|Turning | Lathe Machines|
Aronson, Robert B
Turning machines are doing much more
No machine-tool type has reached beyond its initial simple purpose like the lathe. With the addition of extra turning spindles, and live spindles for drilling, milling, and even grinding, turning machines have become turning centers. At the same time, chucks, robots, and internal handling systems have made the lathe a system that's able to feed itself and provide complex internal part handling.
At the leading edge, the need for greater speed and precision, with reduced part handling, is driving designs. At the same time, there is a significant group that is doing well with a "just enough technology to get by" attitude.
Mighty Multitasking. "There has been an evolution of the multitasking market,"says Chuck Birle, Marketing Vice President of Mazak's Performance Division (Florence KY).
"Machines such as our Integrexes combine turning, and milling/ drilling/tapping and probing. The benefits of multitasking turning include: reduced workpiece setups, reduced tooling and fixturing, increased workpiece accuracy and, probably most important, it offers users an even throughput. Parts, or sets of parts can ship as they come off the machine."
"In the evolution of turning machines, we had turning centers with single-point turning, then automated loading and unloading. Next came the idea of a turning center that could do the same work as a machining center. A lot of builders moved into multitasking by making modifications to existing two-axis lathe designs, such as adding live milling heads. This approach had limitations: tooling interference, programming difficulties with the additional machine axis, and most important, severe limitations to the machining abilities. With our Integrex design, we took a "white paper" approach. As a result, almost anything you can do on a machining center, you can do on an Integrex.
"Initially, with our Integrexes we saw turning operations as the dominant process, now things are shifting away from turning-dominated operations. One company that bought an Integrex hardly does any turning at all. Milling dominates the machine's operation. This operator takes advantage of the fixturing reduction the Integrex provides. Instead of elaborate, inflexible, and expensive machining center fixtures, fixtures are now just chuck jaws. Instead of turning and machining-center tooling being scattered around the shop, tooling is resident in the ATC behind the Integrex.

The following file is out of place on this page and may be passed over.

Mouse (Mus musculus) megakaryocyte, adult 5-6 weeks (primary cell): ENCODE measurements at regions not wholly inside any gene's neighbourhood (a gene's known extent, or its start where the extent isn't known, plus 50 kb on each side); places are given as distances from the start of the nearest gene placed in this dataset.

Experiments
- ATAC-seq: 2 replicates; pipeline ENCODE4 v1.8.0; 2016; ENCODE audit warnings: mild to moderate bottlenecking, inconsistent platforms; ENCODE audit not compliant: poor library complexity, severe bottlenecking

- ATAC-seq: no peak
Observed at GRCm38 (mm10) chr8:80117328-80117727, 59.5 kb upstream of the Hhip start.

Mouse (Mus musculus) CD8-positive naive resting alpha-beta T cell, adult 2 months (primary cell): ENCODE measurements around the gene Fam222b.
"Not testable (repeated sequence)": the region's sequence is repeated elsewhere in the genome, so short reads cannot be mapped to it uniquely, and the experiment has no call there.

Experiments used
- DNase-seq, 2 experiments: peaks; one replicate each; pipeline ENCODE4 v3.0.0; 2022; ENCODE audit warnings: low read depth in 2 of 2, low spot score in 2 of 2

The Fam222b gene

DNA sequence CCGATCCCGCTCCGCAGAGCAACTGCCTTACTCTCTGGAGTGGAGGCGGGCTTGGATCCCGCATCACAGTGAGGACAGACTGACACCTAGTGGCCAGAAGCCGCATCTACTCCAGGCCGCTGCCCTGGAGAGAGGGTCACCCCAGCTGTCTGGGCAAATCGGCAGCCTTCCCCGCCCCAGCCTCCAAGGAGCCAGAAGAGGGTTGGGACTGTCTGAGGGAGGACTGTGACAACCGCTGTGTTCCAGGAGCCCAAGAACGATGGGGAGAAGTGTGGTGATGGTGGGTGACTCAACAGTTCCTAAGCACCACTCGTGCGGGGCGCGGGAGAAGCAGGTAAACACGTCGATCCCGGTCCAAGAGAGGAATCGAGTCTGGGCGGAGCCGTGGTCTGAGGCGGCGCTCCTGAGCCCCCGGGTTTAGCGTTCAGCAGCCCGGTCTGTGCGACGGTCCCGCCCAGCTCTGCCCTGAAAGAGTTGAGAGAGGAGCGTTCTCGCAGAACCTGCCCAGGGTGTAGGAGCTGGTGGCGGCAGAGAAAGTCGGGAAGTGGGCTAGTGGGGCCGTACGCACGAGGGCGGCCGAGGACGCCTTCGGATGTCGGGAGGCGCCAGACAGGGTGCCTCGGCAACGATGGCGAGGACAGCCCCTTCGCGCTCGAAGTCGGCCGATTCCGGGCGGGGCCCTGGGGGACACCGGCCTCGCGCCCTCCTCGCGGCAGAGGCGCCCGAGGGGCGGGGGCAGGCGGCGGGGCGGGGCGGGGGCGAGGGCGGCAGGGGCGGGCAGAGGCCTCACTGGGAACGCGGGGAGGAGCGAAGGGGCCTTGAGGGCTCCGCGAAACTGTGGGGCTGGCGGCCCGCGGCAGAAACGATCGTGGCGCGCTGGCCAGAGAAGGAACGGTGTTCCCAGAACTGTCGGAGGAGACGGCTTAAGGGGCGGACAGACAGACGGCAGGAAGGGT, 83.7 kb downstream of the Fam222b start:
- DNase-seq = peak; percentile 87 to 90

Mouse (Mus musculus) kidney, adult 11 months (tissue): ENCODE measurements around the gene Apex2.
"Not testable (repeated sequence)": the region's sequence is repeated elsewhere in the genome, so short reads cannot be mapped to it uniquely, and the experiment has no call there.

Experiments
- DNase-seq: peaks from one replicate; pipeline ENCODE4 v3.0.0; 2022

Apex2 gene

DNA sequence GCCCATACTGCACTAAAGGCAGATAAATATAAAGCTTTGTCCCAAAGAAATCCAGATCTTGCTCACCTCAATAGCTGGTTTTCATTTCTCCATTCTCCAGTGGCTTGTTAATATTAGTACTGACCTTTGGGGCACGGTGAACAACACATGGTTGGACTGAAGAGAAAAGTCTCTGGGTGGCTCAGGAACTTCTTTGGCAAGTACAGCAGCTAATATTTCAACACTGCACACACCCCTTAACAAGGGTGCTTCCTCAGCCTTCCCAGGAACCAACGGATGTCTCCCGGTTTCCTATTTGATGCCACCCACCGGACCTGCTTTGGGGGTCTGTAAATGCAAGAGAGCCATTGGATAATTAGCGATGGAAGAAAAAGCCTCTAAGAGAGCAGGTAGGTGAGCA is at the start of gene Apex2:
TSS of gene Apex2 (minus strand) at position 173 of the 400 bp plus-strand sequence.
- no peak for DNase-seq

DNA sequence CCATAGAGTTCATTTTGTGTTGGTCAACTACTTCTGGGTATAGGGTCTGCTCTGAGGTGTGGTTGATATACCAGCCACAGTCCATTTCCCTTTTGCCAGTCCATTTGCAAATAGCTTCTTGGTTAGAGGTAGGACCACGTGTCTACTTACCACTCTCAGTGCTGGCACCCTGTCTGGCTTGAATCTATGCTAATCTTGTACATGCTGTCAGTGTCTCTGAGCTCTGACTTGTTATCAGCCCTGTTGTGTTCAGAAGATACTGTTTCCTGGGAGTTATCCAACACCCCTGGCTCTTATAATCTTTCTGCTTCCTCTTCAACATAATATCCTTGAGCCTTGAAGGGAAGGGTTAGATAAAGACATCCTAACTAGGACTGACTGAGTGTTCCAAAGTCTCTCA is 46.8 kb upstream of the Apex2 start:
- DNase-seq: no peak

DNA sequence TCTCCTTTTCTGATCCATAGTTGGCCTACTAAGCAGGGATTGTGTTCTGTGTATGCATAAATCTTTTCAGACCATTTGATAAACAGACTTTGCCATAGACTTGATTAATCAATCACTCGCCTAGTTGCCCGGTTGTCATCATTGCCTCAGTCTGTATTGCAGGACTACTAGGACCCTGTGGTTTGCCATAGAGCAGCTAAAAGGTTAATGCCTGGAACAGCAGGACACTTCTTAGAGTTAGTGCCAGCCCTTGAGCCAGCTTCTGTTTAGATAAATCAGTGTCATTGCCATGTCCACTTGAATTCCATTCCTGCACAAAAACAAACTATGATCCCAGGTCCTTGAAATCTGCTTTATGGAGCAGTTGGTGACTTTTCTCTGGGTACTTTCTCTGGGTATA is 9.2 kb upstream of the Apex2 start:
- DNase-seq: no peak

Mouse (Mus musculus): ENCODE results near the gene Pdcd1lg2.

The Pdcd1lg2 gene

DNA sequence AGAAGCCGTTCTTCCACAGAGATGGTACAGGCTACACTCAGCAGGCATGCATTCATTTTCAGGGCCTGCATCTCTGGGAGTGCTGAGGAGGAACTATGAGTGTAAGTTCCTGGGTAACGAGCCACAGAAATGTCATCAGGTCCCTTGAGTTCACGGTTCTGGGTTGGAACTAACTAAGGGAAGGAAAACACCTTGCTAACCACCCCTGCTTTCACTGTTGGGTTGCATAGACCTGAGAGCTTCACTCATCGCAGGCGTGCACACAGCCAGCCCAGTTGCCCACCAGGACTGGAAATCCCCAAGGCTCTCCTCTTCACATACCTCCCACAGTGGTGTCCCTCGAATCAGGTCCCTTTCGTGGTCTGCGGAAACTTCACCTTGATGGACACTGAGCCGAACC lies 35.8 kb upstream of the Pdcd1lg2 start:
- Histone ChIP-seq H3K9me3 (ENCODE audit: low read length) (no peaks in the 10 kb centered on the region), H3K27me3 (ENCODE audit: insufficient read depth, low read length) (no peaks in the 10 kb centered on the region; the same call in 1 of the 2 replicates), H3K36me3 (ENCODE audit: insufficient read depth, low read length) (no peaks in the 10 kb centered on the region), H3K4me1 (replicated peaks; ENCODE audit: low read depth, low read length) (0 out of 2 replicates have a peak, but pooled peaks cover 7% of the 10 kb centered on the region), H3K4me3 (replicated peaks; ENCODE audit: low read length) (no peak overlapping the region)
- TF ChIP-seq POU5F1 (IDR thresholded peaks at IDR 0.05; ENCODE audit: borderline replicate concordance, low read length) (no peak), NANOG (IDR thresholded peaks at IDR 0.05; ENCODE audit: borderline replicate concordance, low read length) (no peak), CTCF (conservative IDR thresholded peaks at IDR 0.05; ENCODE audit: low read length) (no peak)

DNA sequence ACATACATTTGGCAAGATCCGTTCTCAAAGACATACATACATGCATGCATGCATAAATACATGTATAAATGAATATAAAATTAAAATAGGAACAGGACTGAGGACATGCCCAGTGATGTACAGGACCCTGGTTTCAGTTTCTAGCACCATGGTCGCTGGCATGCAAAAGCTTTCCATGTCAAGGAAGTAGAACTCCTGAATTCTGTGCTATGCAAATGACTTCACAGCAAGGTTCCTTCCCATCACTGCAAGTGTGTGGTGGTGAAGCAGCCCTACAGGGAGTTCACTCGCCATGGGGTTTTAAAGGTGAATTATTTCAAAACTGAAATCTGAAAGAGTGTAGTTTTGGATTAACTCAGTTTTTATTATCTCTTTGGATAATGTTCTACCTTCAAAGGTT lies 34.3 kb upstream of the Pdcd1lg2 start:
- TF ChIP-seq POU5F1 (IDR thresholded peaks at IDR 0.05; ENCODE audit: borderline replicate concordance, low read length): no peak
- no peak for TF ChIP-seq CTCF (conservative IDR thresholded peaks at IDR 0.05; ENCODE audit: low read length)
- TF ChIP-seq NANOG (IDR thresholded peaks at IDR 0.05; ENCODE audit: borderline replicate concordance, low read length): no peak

"By moving the machine's cutting operations around the workpiece, rather than moving the workpiece around the shop to various machines for different operations, crucial workpiece datum's are not lost, they stay digitally contained within the machine's axis envelope. With larger workpieces weighing hundreds of pounds, safety is a big factor since the workpiece can be automatically loaded and unloaded. In high tech applications, such as medical, semiconductor, or aerospace, reduced handling also means reduced workpiece marring.
"Once companies realize the value of multitasking, they want to put more and more part numbers on the machine, making it easier to justify than they originally anticipated. Now, with Integrexes having Y and B axis capabilities, shops are able to machine the entire part complete in one handling."
"In addition," notes Dick Lewis of Hardinge (Elmira, NY), "there is more demand for working with near-net-shape parts, and this requires minimal setup to be profitable."
"We're doing a lot of multitasking and can mill, drill, and turn in one machine. This allows us to make complex parts with fewer setups," says Bob Lewis, senior manager of applications for Okuma America Corp. (Charlotte, NC). "If you are going to do four operations, you have to queue them up waiting for machine time. So queue time is often longer than operating time. We want to avoid `sleeping inventory' that is, parts sitting around waiting for the next step in the process. With a multitask machine, you put in raw stock and take it out a complete part. There is no queue time. We are not doing any grinding because we are not comfortable with the effects of grinding dust on the machine."
"Naturally, one machine's design can't do it all," says Mazak's Birle. "Workpiece flow is king. In some very high volume applications, you may want to isolate individual machining processes and pass the part from machine to machine.
Multitasking fits well in lower to medium-volume part runs. But this is changing since the newer, smaller Integrexes with fast machining and chip-to-chip tool-change times make sense for even some higher volume applications. With multitasking, there are so many machine axes to keep track of (C, X, Z, Y and now B) that a strong conversational control is needed to reduce programming times."
General wants. "The early CNC multispeed machines were slow and cumbersome," says Mark Smith, vice president, Schutte MSA (Jackson, MD. "But modern CNC, such as Schutle's virtual CAM control used in the S-32PC machine, provides the speed and control to handle the larger number of axes. Designs now range from commodity single-spindle lathes to multispindle machines.
"Our market is at the high-precision end making high-volume products. We have traditional camoperated machines for long runs and multispindle automatics for lower-volume production of precision components."